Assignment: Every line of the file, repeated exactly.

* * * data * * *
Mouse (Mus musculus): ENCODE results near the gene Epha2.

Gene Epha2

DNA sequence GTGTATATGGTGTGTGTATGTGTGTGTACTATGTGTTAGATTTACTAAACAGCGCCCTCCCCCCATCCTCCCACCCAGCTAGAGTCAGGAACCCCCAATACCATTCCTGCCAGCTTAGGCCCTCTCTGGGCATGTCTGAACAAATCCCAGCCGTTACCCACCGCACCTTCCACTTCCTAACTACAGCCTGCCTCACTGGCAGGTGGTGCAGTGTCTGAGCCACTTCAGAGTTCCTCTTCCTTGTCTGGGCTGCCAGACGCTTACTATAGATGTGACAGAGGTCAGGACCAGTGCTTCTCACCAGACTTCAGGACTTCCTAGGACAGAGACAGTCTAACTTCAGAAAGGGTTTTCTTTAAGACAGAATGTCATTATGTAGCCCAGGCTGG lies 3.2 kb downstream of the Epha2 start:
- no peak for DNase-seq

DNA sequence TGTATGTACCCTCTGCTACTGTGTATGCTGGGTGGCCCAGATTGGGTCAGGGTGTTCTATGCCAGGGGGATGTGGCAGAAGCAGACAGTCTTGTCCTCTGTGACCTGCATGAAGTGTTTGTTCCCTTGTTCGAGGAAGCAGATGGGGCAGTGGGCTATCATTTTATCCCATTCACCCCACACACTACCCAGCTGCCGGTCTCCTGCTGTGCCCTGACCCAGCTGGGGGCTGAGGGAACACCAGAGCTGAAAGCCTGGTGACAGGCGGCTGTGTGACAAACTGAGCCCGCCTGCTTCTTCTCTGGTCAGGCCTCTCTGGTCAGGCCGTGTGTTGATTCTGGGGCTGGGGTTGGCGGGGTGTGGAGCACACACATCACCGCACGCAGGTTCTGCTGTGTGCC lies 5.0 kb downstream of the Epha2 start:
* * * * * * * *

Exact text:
Mouse (Mus musculus): ENCODE results near the gene Epha2.

Gene Epha2

DNA sequence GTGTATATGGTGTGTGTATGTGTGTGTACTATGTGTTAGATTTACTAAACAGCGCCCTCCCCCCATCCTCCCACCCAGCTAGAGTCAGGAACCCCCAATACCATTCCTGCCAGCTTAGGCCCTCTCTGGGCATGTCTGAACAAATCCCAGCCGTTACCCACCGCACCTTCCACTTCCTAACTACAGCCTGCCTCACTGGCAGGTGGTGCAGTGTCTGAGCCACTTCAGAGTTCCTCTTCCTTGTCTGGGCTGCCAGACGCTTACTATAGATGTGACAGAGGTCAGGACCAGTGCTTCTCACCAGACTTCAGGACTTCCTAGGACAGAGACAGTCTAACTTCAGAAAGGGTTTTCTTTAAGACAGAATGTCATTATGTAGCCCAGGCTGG lies 3.2 kb downstream of the Epha2 start:
- no peak for DNase-seq

DNA sequence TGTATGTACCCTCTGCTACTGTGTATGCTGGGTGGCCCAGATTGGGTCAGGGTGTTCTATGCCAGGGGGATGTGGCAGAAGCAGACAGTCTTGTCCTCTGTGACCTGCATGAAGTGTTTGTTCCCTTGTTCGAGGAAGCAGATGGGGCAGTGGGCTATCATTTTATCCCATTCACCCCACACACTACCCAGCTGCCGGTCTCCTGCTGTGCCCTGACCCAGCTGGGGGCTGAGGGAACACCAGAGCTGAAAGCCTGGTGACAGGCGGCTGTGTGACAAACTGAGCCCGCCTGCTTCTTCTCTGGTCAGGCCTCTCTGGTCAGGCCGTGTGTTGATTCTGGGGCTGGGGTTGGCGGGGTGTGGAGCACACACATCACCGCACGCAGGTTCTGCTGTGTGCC lies 5.0 kb downstream of the Epha2 start: